Authors: gratinee blog
Last week I booked a flight to Europe. I mentioned in my last post that I will be visiting France for the first time in five years, but I will actually be spending most of my vacation abroad in Serbia, staying at my parents’ home in a village just outside of Novi Sad. I have a lot of family that I’m looking forward to seeing again. Five years is a long time to be without people you care about. But me being me, I’m also mentally rubbing my hands together over the food. The cuisine of the Balkans is among my favourite in the world: the succulent roasted meats, goulashes, and all manner of sweets and savouries baked with phyllo pastry.
Like this here burek.
You might have heard of burek–sometimes called börek, as it has its roots in the cuisines of the former Ottoman empire and variations of this dish can be found in countries as diverse as Armenia and Israel, as well as in North Africa. You might have seen it, but didn’t know exactly what it was. Burek is basically a hand held pastry made from phyllo dough and usually filled with cheese, spinach, or minced meat, although sweet burek containing ingredients like sour cherries have become popular. In North America, you can find hamburgers on every corner; in the Balkans, it’s burek. In fact, Lonely Planet voted Bosnian burek as some of the World’s Best Street Food.
Traditionally, the dough contains only flour and water and is stretched so thin that it is almost transparent. Most good bakeries still make it this way, but the average housewife uses the same packaged stuff you can get in any American grocery story. The difference between the two is akin to the difference between a croissant at Au Levain du Marais and one made from Pillsbury dough. It’s this industrial dough you will get when you order spanokopita in your local Greek taverna, or a variation on burek from a Mediterranean deli. I confess that I use it myself, as I’m usually short on time. But my main issue with the stuff is the texture. For my tastes, it’s often to dry and papery to be enjoyable. Which is why in my burek recipe I use a lot of egg wash to coat it, and make the filling downright runny. This leaves it crisp on the outside but moist and tender on the inside, just how burek should be.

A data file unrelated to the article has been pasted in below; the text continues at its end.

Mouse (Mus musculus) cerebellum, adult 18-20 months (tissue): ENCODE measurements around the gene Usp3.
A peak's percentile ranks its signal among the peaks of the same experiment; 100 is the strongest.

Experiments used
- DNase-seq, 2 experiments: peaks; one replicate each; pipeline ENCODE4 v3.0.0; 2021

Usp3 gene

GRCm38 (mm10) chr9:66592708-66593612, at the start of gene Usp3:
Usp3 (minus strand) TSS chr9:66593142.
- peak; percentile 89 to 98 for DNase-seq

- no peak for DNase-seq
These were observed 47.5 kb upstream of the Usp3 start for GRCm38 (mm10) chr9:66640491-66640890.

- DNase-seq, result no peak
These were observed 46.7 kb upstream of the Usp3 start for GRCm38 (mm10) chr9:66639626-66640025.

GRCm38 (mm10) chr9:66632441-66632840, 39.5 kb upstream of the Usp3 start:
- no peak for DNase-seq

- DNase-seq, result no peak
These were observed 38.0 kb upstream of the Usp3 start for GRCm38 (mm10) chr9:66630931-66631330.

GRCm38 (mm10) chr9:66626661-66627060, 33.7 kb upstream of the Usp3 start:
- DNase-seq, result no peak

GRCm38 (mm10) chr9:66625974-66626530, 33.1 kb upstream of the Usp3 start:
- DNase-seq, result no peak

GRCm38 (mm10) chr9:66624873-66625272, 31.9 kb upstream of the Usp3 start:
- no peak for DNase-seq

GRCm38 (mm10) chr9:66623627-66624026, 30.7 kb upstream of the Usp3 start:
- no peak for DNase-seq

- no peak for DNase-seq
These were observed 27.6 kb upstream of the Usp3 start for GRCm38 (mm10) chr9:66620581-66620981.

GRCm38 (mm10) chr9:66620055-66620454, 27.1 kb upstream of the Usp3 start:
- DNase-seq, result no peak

I use a combination of feta and cottage cheese, as the type of cheese used in the Balkans is not available here–though ricotta would also be a good substitute. I also like to top the burek with poppy or sesame seeds, more for visual appeal than anything.
When working with the phyllo, be sure to keep the leaves covered with a towel as they dry out very quickly.
Balkan Style Cheese Pie
500 grams cottage cheese
250 grams feta cheese, crumbled
1/2 teaspoon salt
scant 1/4 cup club soda
1/4 cup melted butter
1 egg yolk
1 tablespoon milk
454 g (1 package) phyllo pastry dough
poppy seeds (optional)
1) Line a round pizza pan with parchment paper (or grease it with a bit of olive oil). In a large mixing bowl combine the cheeses, 2 eggs, salt, and club soda. Take three sheets of phyllo and lay them down on your work surface; brush with some of the melted butter.
2) Drop a few teaspoons of the cheese mixture along the edge of the pastry closest to you, leaving 1/2-inch on each side. Slowly roll into a sausage shape, tucking in the sides as you go. Place the pastry in the middle of the pan and roll the sausage into a spiral.
3) Mix the egg yolk with the milk and brush spiral liberally. Repeat instructions to make another sausage and form it around the previous spiral; repeat until phyllo is used up. Brush with the rest of the egg wash and sprinkle with poppy seeds.
4) Bake at 375F for 20-25 minutes, or until burek is golden brown.